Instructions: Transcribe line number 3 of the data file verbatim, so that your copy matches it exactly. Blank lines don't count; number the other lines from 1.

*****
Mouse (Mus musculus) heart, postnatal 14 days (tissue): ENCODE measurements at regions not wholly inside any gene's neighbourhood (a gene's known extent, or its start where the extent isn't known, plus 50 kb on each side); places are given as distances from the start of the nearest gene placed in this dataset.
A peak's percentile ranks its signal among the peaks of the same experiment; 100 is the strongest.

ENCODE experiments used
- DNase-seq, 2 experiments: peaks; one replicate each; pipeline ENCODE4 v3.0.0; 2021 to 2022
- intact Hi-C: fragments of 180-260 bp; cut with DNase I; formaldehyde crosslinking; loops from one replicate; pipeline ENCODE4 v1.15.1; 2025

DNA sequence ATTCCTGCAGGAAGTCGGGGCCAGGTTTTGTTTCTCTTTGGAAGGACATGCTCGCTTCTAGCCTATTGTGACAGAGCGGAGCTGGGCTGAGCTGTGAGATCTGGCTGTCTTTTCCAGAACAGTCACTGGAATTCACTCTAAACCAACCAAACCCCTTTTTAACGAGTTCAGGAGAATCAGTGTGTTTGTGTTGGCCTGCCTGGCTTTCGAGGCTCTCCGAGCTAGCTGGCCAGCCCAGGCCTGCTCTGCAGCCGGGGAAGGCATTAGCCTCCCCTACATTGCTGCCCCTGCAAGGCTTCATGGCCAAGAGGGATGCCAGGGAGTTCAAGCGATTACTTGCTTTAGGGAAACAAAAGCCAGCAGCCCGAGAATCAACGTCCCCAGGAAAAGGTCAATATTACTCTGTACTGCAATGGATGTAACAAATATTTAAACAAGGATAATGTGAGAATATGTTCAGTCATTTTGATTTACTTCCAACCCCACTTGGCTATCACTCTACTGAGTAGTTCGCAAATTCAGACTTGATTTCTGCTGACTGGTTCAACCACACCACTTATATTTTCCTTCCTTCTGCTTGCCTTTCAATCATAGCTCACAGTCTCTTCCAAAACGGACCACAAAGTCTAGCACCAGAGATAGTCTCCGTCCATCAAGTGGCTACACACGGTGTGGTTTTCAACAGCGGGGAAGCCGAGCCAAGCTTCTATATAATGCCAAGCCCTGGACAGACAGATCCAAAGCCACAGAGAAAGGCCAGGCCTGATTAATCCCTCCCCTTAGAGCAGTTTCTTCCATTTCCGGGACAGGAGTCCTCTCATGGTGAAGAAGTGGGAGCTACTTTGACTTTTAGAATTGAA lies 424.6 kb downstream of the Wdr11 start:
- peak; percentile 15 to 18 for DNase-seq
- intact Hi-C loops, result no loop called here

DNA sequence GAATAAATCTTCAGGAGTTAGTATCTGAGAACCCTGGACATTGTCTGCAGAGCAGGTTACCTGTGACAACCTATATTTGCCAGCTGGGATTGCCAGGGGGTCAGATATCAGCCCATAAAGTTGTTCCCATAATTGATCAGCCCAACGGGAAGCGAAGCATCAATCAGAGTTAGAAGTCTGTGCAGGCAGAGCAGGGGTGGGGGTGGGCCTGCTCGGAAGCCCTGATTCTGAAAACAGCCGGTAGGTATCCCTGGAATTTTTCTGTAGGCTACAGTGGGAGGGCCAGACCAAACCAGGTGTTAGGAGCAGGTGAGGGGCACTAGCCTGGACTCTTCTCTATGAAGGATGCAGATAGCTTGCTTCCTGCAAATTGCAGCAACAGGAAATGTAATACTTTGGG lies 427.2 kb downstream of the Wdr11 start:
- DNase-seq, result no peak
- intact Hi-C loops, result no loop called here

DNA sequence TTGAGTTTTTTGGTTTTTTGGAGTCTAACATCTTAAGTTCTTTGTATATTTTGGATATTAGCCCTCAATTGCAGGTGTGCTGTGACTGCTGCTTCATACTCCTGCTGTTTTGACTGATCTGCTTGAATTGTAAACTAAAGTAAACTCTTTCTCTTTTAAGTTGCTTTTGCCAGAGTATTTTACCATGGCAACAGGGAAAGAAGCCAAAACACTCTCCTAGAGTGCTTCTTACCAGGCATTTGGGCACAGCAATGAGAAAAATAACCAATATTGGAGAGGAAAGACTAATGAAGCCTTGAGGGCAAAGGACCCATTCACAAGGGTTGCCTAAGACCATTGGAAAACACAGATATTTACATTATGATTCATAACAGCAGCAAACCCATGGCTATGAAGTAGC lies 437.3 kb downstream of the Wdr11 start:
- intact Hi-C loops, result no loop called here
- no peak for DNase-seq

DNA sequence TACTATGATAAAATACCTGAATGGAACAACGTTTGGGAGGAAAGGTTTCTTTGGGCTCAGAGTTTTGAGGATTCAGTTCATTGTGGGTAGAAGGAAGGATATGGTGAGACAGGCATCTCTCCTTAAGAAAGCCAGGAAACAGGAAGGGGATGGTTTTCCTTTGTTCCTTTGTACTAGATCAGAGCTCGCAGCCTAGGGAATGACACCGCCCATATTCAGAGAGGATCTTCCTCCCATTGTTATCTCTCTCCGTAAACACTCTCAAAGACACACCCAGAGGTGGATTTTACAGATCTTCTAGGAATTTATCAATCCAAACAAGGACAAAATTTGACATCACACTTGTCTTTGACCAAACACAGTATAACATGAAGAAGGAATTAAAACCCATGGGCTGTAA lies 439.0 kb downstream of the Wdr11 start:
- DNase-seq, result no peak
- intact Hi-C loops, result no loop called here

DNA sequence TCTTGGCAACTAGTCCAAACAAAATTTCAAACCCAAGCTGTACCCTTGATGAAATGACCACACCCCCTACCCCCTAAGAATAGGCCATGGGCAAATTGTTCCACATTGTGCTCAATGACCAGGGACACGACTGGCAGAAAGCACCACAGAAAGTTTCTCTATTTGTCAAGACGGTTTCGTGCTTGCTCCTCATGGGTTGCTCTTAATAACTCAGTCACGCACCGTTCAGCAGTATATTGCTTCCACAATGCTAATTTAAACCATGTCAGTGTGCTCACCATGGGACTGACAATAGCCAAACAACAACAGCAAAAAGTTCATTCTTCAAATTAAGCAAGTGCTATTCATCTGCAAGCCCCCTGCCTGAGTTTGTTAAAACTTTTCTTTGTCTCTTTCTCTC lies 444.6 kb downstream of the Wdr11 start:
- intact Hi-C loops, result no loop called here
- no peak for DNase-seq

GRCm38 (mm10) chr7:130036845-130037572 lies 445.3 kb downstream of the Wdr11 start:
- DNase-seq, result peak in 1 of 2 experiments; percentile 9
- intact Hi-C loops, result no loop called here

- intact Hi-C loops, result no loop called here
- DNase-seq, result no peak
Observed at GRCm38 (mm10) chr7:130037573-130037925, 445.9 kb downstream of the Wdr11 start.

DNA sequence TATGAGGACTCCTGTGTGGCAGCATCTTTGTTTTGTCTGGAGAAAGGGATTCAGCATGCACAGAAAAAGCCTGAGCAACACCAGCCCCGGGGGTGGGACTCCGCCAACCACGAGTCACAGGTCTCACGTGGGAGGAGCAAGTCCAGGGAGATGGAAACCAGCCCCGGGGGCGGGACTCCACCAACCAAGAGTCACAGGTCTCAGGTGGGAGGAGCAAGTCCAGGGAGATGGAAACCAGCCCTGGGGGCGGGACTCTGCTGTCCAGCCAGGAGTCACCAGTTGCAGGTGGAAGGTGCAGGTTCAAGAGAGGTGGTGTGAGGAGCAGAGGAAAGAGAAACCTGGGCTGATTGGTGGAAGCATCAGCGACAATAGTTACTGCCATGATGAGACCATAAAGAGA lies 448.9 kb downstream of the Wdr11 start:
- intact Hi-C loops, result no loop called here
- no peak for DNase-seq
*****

ENCODE experiments used